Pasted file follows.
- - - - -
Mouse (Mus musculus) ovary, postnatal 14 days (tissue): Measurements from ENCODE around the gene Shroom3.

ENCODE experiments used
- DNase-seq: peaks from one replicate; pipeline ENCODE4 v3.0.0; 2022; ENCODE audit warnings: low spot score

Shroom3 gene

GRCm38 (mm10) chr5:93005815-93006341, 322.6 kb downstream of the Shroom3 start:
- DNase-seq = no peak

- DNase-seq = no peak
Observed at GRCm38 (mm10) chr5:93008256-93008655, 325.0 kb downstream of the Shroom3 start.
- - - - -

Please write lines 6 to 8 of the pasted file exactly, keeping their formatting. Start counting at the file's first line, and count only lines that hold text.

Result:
- DNase-seq = no peak

- DNase-seq = no peak
Observed at GRCm38 (mm10) chr5:93008256-93008655, 325.0 kb downstream of the Shroom3 start.